In this classic text, Kant sets out to articulate and defend the Categorical Imperative - the fundamental principle that underlies moral reasoning - and to lay the foundation for a comprehensive account of justice and human virtues. This new edition and translation of Kant's work is designed especially for students. An extensive and comprehensive introduction explains the central concepts of Groundwork and looks at Kant's main lines of argument. Detailed notes aim to clarify Kant's thoughts and to correct some common (...)
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  • The Tyranny of the Ideal: Justice in a Diverse Society.Gerald Gaus - 2016 - Princeton University Press.
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  • Creating the Kingdom of Ends.Christine M. Korsgaard - 1996 - Cambridge University Press.
    Christine Korsgaard has become one of the leading interpreters of Kant's moral philosophy. She is identified with a small group of philosophers who are intent on producing a version of Kant's moral philosophy that is at once sensitive to its historical roots while revealing its particular relevance to contemporary problems. She rejects the traditional picture of Kant's ethics as a cold vision of the moral life which emphasises duty at the expense of love and value. Rather, Kant's work is seen (...)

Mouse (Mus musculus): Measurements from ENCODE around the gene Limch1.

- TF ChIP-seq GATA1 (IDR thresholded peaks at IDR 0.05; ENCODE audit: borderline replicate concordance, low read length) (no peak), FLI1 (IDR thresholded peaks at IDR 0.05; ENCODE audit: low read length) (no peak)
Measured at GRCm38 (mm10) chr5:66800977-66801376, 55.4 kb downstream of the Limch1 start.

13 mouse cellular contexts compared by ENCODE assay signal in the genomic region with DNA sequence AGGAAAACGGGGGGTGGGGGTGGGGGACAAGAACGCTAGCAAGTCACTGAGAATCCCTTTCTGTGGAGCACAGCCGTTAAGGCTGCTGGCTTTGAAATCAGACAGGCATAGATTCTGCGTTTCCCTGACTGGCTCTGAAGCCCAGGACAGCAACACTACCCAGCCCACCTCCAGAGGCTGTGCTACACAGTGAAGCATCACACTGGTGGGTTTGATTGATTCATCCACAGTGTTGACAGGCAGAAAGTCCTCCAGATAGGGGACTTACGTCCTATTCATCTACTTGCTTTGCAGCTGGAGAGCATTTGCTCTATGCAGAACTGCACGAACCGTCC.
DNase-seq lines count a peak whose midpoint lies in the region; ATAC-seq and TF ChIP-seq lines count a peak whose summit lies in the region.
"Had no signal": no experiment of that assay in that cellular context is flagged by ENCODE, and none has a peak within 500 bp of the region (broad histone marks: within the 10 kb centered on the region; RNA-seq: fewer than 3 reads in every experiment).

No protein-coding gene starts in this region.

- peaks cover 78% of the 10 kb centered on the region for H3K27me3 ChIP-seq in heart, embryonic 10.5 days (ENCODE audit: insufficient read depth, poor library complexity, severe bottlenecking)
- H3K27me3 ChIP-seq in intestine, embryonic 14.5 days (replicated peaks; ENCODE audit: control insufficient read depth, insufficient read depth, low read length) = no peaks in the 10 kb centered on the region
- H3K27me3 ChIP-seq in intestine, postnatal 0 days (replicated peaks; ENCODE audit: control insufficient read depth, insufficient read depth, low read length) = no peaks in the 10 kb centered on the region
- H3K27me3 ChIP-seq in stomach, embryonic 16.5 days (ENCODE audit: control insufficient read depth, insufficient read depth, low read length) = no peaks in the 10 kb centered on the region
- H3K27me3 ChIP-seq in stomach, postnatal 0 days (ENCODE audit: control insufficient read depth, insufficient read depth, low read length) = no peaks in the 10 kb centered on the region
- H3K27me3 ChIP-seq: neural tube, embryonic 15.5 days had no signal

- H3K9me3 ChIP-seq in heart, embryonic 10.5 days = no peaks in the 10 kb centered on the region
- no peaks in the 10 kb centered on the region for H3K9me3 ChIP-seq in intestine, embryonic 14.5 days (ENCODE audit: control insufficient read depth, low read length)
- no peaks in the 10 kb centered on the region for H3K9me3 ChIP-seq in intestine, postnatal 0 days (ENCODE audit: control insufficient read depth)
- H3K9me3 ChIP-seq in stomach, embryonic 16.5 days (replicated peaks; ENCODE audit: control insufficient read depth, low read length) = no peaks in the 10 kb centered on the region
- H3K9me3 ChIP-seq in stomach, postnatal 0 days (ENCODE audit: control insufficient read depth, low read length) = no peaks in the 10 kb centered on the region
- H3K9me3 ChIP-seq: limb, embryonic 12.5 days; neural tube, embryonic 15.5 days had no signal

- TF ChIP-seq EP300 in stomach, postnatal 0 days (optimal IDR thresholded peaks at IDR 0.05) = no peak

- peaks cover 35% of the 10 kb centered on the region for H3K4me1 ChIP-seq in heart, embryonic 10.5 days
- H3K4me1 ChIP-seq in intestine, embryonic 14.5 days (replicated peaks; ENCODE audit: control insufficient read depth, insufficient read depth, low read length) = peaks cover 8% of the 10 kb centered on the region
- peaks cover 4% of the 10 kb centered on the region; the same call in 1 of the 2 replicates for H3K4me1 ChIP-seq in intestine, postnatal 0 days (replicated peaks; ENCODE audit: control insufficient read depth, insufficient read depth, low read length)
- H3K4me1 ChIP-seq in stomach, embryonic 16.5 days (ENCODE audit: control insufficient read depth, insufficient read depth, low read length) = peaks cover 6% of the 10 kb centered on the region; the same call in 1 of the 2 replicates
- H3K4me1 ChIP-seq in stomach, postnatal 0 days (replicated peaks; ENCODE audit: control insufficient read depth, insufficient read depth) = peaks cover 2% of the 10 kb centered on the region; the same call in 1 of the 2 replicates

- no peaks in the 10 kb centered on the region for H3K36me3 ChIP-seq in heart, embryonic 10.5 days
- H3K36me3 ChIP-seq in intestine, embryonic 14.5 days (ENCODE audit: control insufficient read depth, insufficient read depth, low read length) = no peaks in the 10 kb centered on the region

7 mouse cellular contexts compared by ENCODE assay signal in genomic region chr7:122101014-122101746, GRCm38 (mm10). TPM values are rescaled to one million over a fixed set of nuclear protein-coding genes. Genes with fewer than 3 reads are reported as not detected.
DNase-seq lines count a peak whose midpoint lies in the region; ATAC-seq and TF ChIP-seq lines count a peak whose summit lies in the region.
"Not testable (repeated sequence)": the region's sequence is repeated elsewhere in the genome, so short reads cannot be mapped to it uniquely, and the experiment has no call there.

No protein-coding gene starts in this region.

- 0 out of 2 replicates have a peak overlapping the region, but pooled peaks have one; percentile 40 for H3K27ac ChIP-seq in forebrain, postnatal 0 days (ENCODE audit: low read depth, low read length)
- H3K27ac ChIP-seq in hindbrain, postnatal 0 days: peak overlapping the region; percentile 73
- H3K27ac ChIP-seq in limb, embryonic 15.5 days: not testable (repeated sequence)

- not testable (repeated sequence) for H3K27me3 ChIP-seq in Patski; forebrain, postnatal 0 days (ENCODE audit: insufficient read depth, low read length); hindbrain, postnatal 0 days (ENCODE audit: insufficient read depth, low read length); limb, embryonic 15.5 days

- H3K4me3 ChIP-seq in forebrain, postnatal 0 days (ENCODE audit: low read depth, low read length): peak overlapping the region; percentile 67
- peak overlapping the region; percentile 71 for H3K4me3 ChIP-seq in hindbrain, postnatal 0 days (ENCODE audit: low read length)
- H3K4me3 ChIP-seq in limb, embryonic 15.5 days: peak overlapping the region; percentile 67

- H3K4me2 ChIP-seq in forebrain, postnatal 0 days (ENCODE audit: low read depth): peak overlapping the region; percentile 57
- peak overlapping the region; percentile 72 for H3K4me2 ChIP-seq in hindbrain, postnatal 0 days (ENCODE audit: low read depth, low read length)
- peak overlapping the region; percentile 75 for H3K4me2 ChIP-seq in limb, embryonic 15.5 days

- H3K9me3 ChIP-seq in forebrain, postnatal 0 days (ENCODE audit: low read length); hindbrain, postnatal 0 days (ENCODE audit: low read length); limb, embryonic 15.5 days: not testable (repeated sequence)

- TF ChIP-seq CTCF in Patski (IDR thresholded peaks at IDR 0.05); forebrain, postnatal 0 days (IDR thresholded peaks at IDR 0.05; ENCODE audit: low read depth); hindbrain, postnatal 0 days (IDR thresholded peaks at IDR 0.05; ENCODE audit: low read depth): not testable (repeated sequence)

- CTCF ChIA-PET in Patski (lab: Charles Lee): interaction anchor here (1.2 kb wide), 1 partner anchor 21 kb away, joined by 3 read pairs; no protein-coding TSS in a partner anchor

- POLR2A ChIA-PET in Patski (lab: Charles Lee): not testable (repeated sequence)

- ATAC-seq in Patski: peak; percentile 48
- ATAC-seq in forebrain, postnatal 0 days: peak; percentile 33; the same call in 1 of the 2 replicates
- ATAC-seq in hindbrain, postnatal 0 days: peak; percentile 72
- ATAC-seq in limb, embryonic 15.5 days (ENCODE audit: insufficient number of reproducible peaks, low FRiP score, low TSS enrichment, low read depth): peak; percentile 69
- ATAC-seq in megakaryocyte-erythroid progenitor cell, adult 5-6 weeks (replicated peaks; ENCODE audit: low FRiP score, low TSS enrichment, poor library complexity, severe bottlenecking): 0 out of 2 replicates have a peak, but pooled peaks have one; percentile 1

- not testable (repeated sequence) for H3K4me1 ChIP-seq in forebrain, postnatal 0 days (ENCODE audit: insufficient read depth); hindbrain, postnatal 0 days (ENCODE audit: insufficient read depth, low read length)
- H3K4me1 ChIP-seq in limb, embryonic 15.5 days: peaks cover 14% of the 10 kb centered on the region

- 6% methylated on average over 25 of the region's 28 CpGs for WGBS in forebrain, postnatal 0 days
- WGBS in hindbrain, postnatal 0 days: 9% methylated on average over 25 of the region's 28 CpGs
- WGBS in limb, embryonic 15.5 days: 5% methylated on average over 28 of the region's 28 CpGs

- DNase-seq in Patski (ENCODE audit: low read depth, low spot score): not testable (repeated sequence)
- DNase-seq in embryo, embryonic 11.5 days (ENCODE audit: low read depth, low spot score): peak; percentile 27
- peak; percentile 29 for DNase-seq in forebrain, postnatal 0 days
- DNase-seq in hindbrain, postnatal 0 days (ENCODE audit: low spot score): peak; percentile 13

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  • The Ethical Case for Affirmative Action.Prue Burns & Jan Schapper - 2008 - Journal of Business Ethics 83 (3):369-379.
    Affirmative action has been a particularly contentious policy issue that has polarised contributions to the debate. Over recent times in most western countries, support for affirmative action has, however, been largely snuffed out or beaten into retreat and replaced by the concept of ‹diversity management’. Thus, any contemporary study that examines the development of affirmative action would suggest that its opponents have won the battle. Nonetheless, this article argues that because the battle has been won on dubious ethical grounds it (...)